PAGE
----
When Death takes something from you give it back (Carl’s book) By Naja Marie Aidt

When death takes something from you give it back Carl’s book By Naja Marie Aidt

Danish Memoir

Original title – Har døden taget noget fra dig så giv det tilbage

Translator – Denise Newman

Source – review copy

Books have been with me all my life and they have helped me deal with things and sometimes just escape the world around me this is a book that follows the Journey that the Danish writer Naja Marie Aidt as she tries to piece together the world after the accidental loss of her son at just twenty-five. One of the greatest writers of her generation she struggles to find a way to put down and write about what happened to her son, the aftermath and moving forward with grief. I have taken my time to get to this but I have been two years dealing with the loss of my  mother at what seemed too early and recently as my wife and myself grasp with the loss of her brother who took his own life six months ago and we are still grieving so I found some solace in Naja’s book and the journey she made.

The french poet Stéphane Mallarmé’ never wrote a book about his eight-year-old-son, Anatole, who died in 1879. He wanted to. But could not. He wrote 202 fragments or notes. He wrote:

So as not to see it anymore

except idealized

afterwards, no longer him

alive there – but

seed of his being

taken back into otself- seed allowing

to think for him

  • To see him <and to>

I DARE NOT THINK ABOUT YOU

WHEN YOU WERE ALIVE

FOR IT IS LIKE KNIVES IN 

THE FLESh

The discver of the fragments Mallarme left behind I found very touching.

A tragic accident end Carl Aidt life in 2015. What follows is how Naja piece together what happened and how she came to find a way to put it in words from early memories of Carl growing up it is the gift of a book from a friend of the French symbolist poet Stéphane Mallarmé’s  A tomb for Anatole an incomplete work that is a fragment poem to his dead son showed  Naja she said in an interview the way forward and that it isn’t in a whole but in pieces so the book mix the discovery of how she remembers Carl from those early days to the last few texts between them. works like C S lewis Grief observed and Time lived, Without its flow by Deinse Riley french writer Roubard book about his grief.As we see her trying to cope with death and wrestling with words.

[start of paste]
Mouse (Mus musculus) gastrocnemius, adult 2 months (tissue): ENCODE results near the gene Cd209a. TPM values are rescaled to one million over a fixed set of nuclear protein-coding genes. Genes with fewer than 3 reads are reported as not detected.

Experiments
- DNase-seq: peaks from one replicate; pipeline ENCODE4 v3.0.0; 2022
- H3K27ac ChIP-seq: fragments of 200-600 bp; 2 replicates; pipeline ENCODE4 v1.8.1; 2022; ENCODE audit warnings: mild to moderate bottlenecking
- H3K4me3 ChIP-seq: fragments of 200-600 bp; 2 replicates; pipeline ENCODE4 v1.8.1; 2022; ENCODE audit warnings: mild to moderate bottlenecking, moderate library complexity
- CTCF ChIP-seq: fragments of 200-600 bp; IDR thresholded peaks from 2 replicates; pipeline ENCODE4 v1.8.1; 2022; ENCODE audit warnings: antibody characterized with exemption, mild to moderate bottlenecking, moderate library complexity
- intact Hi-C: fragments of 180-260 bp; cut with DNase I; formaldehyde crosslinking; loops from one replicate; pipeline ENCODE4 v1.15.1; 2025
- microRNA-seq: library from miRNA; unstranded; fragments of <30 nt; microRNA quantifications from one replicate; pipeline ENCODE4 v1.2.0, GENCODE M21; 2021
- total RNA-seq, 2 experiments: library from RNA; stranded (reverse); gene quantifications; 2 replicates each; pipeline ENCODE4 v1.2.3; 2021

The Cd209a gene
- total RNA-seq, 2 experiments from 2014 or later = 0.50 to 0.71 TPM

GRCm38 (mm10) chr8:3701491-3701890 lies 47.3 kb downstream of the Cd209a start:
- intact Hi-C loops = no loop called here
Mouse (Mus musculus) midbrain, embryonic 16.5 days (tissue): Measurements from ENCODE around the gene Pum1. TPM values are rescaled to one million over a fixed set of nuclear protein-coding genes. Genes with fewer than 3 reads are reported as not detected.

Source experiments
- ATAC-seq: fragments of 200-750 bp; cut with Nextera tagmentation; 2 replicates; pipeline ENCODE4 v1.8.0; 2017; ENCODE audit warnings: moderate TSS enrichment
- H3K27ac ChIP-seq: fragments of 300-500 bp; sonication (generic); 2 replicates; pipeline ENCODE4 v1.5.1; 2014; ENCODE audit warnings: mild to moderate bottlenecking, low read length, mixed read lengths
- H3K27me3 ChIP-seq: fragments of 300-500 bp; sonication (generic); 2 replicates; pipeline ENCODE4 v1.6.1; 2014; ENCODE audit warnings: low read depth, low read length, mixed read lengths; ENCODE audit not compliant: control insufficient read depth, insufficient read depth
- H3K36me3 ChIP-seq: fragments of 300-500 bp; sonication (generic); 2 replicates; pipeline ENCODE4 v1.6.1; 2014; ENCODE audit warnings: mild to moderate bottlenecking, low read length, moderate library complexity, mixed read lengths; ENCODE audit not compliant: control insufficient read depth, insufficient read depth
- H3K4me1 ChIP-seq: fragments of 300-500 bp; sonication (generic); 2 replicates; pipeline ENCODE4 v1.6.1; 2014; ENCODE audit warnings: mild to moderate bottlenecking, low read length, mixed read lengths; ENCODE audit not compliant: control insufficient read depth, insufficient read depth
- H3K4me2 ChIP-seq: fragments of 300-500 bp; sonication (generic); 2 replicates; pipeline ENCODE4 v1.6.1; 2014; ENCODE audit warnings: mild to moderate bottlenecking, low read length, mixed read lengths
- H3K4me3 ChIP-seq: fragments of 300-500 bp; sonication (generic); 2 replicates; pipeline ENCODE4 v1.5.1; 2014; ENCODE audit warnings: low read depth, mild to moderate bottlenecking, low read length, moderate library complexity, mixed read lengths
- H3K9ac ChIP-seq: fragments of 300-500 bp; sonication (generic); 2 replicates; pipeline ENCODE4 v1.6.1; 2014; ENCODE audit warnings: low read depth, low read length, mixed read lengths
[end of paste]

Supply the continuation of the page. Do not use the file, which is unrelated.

I write in my journal

12 January 2016.

IT’S grey today, there’s a hush in the living room. Death is something we now live with every day. I have no idea how. I’ll be able to put all my energy. So much presence, concentration and energy. Beauty has abandned my language. My language walks in mournu=ing clothes. I’m completely indifferent .

Roubaud writes